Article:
This week has been Canadian Mental Health Association’s Mental Health Week. I’ve seen a lot of excitement about it online – there has never been a time in history where so much emphasis has been put on our health. That said, a Google search of “health” provides an overwhelming amount of information on nutrition, disease, fitness, weight loss, and anti- aging. What doesn’t come up is mental health. Mental health is so critical to living a good, healthy life – and it needs to take its important place in conversations around health.
It’s important that we are shining a light on mental illness in our society and educating ourselves on the fact that one in five Canadians will suffer a mental illness in their lifetime. This information, coupled with people coming forward to share their stories, has done a tremendous amount to raise awareness, reduce stigma and direct funding towards the treatment of mental illness.
Whether we suffer from a serious mental illness or not, mental health is a key component in our overall health. If we are not mentally healthy, we are not healthy. I am somebody who has put health on the top of my priority list for pretty much my entire life. As an athlete, I have experienced the extreme of what a body is capable of, and I have also trained my mind to be tenacious and my spirit to be resilient. I know what it is like to be in great shape physically, but also what it is like to come back from pregnancy, from devastating injury, from multiple complex surgeries. I have been in amazing shape, okay shape, and even in bad shape – but the strength and fitness of my body has always been a priority and something I could count on.
For the majority of the first four decades of my life, I was pretty much oblivious to my mental health. I had my ups and downs, my hormonal changes, even significant crises of confidence. And you know what? I never really thought of any of this as related to mental health. Until one day, all the ways I sought to cope with a busy, public life stopped working. The myriad of ways I had learned to cope with my past, to deal with the daily stresses of travelling and raising kids, the way I had mentally spun disappointments and betrayals became coping mechanisms that no longer worked. I slid into a depression with intermittent periods of rage intense enough to finally motivate me to seek help. I was in my early forties and experiencing ill health for the first time in my life. The ill health wasn’t physical, it was mental, but it affected my whole body as it seemed to suck every cell of energy I had, making my entire life lacklustre. This was a time in my life that I was sick, and I worked many different angles to fight the illness and be well again.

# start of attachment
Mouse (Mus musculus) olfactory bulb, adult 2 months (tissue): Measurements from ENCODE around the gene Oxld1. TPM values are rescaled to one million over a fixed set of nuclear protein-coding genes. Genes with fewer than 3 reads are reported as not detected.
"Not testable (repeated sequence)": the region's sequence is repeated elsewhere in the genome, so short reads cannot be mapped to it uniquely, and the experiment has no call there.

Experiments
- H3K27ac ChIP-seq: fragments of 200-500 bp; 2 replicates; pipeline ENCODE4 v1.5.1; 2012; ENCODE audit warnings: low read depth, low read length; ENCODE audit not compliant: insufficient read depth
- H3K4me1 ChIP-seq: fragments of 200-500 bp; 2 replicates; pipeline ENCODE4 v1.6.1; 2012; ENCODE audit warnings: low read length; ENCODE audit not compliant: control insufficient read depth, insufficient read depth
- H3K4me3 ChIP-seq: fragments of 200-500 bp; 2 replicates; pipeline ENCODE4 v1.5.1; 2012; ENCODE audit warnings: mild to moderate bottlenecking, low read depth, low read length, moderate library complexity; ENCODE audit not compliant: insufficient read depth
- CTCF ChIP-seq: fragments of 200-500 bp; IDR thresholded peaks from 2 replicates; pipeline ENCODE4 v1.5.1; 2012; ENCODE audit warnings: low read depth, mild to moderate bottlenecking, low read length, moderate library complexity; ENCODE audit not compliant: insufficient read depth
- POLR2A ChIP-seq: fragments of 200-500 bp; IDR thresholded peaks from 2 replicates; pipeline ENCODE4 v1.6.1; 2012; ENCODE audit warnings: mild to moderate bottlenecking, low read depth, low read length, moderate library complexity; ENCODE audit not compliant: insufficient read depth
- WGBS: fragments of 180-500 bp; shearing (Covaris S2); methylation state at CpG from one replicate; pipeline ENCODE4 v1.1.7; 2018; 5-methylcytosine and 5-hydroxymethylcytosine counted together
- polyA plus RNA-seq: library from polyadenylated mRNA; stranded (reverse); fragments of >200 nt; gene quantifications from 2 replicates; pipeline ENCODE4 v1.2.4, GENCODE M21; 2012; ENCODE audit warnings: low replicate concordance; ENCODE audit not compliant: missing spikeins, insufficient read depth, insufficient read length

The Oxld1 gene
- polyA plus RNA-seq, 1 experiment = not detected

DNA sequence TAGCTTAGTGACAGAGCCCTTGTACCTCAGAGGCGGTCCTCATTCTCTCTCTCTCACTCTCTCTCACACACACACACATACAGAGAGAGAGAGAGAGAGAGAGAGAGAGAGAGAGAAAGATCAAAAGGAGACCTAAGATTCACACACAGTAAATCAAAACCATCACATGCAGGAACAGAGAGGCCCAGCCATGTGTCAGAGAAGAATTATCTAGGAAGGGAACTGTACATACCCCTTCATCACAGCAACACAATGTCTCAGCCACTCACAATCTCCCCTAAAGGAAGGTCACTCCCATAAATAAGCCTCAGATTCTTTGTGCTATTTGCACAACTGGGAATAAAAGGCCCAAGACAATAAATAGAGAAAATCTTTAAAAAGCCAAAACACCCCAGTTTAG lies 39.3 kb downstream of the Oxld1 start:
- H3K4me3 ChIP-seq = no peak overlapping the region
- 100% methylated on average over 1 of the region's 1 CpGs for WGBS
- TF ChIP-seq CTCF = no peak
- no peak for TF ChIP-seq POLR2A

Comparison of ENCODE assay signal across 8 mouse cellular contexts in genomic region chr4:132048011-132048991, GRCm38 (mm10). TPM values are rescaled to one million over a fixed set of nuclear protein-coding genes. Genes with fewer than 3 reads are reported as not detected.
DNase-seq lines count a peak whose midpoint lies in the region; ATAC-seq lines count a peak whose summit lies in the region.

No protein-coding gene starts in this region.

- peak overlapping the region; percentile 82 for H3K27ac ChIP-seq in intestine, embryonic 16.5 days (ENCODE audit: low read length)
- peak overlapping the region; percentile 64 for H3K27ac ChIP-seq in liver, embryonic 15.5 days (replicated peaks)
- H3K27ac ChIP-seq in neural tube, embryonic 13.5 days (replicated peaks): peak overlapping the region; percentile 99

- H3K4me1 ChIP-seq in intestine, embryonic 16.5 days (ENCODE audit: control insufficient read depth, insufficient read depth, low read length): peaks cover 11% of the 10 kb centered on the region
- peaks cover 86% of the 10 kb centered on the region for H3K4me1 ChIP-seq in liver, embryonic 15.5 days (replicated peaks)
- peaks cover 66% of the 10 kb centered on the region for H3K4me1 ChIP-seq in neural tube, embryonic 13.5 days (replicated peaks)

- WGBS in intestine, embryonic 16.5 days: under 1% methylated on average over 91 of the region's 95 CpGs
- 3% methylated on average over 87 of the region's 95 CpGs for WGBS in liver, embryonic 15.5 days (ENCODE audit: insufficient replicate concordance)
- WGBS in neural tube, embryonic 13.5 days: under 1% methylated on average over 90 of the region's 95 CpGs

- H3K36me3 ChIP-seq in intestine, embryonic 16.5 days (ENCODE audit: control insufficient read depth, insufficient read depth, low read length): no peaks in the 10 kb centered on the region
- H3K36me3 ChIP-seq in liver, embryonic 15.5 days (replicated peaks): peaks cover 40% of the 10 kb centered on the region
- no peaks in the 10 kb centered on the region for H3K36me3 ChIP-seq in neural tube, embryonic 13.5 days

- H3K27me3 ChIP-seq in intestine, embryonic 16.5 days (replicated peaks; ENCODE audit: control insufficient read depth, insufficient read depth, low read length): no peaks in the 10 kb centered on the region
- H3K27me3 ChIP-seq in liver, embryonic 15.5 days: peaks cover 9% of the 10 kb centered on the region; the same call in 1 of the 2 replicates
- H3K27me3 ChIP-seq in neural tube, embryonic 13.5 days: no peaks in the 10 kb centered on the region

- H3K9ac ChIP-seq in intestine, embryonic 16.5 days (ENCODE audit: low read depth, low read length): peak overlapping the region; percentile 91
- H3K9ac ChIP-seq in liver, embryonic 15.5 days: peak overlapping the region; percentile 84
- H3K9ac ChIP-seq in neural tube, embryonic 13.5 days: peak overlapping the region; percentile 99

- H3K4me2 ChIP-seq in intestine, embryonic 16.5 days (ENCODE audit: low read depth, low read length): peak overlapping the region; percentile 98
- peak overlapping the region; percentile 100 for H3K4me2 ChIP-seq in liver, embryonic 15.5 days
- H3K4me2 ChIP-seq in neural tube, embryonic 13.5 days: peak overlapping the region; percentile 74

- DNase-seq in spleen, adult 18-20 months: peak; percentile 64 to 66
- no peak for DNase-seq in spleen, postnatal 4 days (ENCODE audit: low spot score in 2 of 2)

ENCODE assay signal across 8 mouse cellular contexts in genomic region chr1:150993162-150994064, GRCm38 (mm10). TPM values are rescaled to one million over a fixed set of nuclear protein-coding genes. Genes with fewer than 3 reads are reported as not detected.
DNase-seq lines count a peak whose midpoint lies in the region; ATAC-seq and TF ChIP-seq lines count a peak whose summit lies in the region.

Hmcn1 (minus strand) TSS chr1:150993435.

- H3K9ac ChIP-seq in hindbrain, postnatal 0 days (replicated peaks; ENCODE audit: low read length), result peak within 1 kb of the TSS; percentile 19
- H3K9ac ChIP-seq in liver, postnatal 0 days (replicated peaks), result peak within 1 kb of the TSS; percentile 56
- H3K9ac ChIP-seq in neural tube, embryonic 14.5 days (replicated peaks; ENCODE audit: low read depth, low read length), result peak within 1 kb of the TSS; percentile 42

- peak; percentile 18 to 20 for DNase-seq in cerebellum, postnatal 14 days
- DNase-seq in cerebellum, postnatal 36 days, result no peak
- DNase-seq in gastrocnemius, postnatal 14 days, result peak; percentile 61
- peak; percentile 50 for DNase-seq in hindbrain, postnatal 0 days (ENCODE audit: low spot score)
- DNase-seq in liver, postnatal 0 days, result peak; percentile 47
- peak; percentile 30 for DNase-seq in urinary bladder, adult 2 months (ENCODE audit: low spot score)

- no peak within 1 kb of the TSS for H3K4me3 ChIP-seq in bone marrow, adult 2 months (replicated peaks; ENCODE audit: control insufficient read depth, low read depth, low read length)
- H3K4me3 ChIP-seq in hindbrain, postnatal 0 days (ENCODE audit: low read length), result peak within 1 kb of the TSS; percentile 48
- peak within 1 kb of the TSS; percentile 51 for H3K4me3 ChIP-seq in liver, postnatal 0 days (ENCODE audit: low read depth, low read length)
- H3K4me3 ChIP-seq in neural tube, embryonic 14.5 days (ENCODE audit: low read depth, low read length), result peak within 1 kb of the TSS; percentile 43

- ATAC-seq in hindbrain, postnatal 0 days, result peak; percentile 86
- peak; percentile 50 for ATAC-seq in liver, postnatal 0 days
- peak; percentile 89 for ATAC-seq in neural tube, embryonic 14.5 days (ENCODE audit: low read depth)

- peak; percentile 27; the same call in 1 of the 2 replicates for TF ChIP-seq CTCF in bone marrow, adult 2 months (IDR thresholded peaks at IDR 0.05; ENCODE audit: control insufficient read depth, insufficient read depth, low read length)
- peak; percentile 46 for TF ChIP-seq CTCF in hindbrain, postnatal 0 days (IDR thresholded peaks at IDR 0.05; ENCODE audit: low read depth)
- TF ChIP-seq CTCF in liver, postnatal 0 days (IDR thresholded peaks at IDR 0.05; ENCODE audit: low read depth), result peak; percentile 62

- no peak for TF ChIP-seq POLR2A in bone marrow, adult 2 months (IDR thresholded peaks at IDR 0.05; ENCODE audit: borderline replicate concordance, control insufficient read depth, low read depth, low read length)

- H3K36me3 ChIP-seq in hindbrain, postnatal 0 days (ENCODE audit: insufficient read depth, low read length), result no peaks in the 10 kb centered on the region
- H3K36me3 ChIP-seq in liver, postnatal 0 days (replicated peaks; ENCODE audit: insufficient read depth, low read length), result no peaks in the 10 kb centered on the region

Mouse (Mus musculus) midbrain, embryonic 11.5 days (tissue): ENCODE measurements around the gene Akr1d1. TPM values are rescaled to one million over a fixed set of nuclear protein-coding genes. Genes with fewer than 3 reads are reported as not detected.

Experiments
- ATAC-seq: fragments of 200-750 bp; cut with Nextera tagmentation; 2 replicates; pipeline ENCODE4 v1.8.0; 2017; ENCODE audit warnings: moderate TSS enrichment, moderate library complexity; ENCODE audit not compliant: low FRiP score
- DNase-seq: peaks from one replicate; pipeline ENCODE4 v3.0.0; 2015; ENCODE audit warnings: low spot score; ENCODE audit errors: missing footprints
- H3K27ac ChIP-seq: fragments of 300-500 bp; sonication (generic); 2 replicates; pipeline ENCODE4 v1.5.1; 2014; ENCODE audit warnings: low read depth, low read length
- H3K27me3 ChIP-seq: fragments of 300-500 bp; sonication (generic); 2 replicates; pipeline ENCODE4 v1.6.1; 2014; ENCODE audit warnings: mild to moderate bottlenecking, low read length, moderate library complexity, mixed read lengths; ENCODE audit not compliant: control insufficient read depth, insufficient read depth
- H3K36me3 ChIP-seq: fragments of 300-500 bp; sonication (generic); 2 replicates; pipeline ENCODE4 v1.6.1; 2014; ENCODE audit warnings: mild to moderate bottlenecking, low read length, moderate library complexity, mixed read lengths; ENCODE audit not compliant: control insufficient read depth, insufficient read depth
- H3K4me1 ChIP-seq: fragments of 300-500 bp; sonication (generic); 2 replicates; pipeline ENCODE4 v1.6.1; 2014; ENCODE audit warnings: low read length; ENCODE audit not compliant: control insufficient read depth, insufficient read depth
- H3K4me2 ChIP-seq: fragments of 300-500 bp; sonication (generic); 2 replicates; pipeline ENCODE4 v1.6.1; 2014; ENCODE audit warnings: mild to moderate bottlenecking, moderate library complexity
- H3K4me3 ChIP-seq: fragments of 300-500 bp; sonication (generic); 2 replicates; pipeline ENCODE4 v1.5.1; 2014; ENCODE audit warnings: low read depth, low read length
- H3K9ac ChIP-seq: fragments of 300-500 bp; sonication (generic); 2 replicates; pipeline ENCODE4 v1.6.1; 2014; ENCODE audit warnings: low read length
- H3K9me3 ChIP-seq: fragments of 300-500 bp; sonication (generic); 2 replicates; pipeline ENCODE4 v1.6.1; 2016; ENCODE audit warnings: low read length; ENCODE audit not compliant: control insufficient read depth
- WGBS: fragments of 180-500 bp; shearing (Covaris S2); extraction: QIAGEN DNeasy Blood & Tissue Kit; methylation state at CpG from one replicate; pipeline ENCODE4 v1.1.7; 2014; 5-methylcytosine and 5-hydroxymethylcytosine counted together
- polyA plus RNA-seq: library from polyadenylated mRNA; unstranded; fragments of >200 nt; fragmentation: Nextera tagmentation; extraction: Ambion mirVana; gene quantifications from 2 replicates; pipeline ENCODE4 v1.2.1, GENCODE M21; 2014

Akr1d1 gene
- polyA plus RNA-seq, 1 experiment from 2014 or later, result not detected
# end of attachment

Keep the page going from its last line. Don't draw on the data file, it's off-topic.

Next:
Today, it seems like a long time ago that I was in the dark pit of pain and confusion. Today I still suffer from anxiety and depression, but I do not consider myself ill and I work to stay on the positive side of that health continuum. I see it like this in my life. Mental health is a sliding scale. Sometimes I am at one end of the scale, battling off personal demons, working to balance my chemistry, finding ways to cope with waves of despair, and at other times I am working the other end, feeling empowered by new ideas and energized by people, and grateful for the abundance in my life. Even while working this scale, I consider myself healthy.
Here is a physical parallel. I am a strong athletic woman who is in excellent physical health. Sometimes I get colds, sometimes I get the flu, once every few winters, I even get pneumonia. None of these illnesses make me feel like I am in poor health, like I am physically an unwell person, I just know I need to battle for a while and I will end up feeling good again. It is helpful for me to think about my mental health in the same terms. When I am in a crisis, when menopause has affected my moods and pulled me into lethargy, I know I will get through this and be my own mentally healthy self again. I internally identify myself as mentally healthy, even though I know I have struggled with anxiety and depression.
How is this helpful for me? It is helpful because holding an internal image of what good mental health looks like, recognizing in my body how good mental health feels like has helped me when my health has not been as good. I find the idea of mental health and the pursuit of it empowering – just as I find the pursuit of good physical health a challenge and a responsibility.
I work towards my physical health in countless ways from seeing a Doctor, investing a naturopathic medicine, exercising daily, and eating cleanly. I also invest in my mental health, no longer taking it for granted since it grounded my life to a halt in my forties. I do yoga, practice meditation, I write, I find motivation and fulfilment in my work, I spend time with friends, family and my beloved dogs.
I also see a counsellor as part of my mental health plan just as I see a physiotherapist as a necessary part to my intense training. I keep tabs on my chemistry, especially at a time in my life, where hormones levels are dropping at a rapid rate and affecting my mood. All of this is the work of being mentally healthy.
Most of us don’t value our health until a crisis has us living the reality of ill health. Having experienced traumatic physical injury and it’s devastating long term consequences, I never take my physical health for granted. I have learned to guard my mental health just as tightly. Mental health is a continuum for me and I prefer to spend as much time as possible in the lightness. Like many of us, the darkness still comes, I accept that too, but I also look towards the light.